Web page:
Catastrophic failure of ice age dam changed ocean circulation and climate
The catastrophic release of fresh water from a vast South American lake at the end of the last Ice Age was significant enough to change circulation in the Pacific Ocean, according to new research co-authored by a PhD student from the University of Bristol.
"This study is important because we are currently concerned about the volumes of fresh water entering the oceans from the melting ice sheets in Greenland and Antarctica and this gives us an indication of the likely effects," the study's lead author, Professor Neil Glasser from Aberystwyth University said.
The study, published today in Scientific Reports, reveals that the lake, which was about one third the size of Wales, drained several times between 13,000 and 8,000 years ago, with devastating consequences.
At its high point the lake extended over 7,400km2, held 1500km3 of water and occupied a basin which now contains Lago General Carrera in Chile and Lago Buenos Aires in Argentina.
Held back by a dam formed by a large ice sheet, the lake drained rapidly as the ice sheet shrank in size.
Professor Glasser said: "This was a massive lake. When it drained, it released around 1150km3 of fresh water from the melting glaciers into the Atlantic and Pacific oceans – equivalent to around 600 million Olympic-sized swimming pools. This had a considerable impact on the Pacific Ocean circulation and regional climate at the time.
"Much of the freshwater drained into the sea near Golfo Peñas, south of the Chilean capital Santiago. The fresh water would have sat on top of the salt water as it spread out so it affected the regional ocean currents. The event affected the whole of southern South America and would have led to lower rainfall in winter and cooler ocean and air temperatures around Cape Horn, with the effects felt as far east as the Falkland Islands."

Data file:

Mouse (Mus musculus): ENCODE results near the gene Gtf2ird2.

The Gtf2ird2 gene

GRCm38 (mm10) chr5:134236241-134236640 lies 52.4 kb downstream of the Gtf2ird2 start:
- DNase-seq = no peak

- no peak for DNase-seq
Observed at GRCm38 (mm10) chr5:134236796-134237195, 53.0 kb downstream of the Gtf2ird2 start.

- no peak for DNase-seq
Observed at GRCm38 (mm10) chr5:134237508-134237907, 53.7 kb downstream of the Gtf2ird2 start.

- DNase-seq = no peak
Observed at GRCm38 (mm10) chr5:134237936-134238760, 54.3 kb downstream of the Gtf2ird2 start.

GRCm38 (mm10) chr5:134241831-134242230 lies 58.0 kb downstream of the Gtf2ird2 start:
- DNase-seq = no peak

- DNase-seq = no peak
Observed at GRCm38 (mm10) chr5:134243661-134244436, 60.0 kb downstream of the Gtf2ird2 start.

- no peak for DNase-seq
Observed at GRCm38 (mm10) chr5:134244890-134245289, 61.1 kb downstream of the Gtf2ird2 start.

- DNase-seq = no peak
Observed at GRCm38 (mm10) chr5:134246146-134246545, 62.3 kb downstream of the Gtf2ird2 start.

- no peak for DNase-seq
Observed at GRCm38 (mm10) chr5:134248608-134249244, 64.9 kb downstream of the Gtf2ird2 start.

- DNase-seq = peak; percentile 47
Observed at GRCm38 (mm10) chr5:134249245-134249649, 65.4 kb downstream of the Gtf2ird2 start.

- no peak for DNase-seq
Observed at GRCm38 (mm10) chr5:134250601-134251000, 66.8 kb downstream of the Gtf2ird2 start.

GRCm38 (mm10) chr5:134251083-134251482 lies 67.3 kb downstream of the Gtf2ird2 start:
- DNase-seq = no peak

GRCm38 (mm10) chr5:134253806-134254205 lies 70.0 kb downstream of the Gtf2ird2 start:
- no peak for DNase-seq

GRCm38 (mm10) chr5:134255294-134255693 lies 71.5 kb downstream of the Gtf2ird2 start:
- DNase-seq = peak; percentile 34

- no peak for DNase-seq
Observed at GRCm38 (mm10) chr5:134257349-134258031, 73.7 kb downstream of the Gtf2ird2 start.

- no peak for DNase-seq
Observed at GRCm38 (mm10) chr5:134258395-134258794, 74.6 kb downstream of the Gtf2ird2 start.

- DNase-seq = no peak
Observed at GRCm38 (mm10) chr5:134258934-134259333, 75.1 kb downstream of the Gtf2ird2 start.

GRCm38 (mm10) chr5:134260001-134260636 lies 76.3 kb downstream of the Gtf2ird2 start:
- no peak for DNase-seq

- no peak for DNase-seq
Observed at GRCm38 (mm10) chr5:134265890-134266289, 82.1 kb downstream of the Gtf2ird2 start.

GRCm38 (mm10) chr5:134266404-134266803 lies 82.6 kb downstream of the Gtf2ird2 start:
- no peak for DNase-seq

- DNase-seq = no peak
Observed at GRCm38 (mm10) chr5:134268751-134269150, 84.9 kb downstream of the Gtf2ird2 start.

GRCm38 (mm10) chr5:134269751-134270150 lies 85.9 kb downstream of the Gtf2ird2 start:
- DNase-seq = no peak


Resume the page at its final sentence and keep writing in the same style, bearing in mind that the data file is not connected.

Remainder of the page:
The study, which applied different techniques to investigate the size of the former lake and how it drained, was undertaken by an international team of scientists, including Max Holloway, a PhD student in Bristol's School of Geographical Sciences.
Samples of sediments deposited by the former lake were collected to determine the age of the lake drainage events using a laboratory technique known as single-grain optically stimulated luminescence dating.
Digital Elevation Models (DEMs) were applied to identify former lake shorelines and their altitudes and drainage routes and to calculate the volume of water released as the lake drained. An ocean-atmosphere climate model was used to determine the impact of dumping this amount of freshwater into the Pacific Ocean.